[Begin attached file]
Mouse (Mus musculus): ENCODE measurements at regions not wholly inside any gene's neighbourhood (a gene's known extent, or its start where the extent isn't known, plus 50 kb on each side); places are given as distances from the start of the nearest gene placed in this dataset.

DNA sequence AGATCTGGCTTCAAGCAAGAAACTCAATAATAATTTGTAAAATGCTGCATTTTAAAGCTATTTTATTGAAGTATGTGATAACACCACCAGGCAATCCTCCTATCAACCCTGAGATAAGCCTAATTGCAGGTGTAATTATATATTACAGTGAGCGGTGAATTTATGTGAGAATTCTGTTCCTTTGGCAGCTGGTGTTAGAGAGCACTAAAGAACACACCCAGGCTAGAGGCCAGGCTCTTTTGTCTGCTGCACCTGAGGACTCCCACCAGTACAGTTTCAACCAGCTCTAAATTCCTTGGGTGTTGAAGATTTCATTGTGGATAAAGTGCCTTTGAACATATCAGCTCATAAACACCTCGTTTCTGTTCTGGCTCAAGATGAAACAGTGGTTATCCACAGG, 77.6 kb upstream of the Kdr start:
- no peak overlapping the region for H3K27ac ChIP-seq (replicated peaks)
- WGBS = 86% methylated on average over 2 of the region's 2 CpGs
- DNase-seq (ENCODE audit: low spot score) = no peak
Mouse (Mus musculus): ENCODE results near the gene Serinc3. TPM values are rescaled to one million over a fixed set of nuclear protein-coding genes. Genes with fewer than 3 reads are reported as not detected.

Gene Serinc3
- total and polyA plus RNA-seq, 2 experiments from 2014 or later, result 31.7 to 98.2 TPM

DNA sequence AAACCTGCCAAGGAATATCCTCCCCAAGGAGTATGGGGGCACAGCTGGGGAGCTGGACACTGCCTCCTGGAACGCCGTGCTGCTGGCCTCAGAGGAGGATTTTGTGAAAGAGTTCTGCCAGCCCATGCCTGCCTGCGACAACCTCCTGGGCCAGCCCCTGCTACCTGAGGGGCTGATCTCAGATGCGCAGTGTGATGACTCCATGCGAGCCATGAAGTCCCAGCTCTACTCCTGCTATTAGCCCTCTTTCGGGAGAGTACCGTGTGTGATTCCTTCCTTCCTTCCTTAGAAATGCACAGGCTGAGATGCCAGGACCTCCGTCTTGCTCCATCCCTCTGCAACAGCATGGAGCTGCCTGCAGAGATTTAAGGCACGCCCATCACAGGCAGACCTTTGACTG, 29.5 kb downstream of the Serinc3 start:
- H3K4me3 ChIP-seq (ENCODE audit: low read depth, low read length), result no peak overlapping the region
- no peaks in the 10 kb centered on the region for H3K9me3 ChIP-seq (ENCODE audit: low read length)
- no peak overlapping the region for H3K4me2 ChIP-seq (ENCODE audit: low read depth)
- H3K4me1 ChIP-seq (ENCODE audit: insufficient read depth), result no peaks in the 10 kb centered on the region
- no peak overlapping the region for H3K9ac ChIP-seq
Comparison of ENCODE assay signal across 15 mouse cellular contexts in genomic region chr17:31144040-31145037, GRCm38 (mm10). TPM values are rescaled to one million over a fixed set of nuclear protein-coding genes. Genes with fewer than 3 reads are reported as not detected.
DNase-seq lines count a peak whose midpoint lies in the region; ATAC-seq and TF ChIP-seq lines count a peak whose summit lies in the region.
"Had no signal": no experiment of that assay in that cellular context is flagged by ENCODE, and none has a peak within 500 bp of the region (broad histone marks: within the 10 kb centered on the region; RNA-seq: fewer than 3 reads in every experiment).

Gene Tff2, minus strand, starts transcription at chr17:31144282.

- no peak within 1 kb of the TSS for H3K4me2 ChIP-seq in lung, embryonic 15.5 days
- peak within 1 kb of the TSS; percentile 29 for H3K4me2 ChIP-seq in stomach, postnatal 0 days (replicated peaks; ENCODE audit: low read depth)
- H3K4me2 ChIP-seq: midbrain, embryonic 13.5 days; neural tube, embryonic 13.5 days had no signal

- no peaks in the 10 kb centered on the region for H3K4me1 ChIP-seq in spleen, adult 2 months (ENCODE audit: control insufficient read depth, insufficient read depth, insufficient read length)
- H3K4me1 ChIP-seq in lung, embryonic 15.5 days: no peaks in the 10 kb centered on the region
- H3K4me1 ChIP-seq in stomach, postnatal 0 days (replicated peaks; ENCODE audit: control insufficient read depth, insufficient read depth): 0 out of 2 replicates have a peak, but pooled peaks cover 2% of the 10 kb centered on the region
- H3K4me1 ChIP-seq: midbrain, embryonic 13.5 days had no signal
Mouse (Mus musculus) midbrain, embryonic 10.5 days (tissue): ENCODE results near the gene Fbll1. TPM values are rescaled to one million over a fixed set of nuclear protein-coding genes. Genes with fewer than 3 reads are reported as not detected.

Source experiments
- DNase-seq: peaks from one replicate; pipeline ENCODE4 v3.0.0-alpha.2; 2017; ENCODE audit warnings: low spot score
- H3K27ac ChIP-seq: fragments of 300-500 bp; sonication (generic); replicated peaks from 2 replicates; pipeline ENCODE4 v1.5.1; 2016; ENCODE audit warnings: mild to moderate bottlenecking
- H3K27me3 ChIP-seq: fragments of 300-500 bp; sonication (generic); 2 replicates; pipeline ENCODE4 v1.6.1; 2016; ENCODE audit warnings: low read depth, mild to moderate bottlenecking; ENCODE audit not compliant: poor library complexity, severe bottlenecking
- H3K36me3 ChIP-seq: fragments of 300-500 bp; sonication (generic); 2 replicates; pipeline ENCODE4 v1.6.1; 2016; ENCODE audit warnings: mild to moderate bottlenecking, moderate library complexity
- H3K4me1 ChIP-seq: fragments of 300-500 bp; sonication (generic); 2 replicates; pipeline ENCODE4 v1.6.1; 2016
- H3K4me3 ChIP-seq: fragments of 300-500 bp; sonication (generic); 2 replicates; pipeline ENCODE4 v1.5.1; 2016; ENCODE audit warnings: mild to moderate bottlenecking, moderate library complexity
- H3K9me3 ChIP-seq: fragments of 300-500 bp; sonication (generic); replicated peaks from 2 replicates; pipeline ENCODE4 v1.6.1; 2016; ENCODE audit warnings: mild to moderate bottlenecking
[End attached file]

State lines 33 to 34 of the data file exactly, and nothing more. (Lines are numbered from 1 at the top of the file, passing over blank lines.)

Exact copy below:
- H3K4me3 ChIP-seq: fragments of 300-500 bp; sonication (generic); 2 replicates; pipeline ENCODE4 v1.5.1; 2016; ENCODE audit warnings: mild to moderate bottlenecking, moderate library complexity
- H3K9me3 ChIP-seq: fragments of 300-500 bp; sonication (generic); replicated peaks from 2 replicates; pipeline ENCODE4 v1.6.1; 2016; ENCODE audit warnings: mild to moderate bottlenecking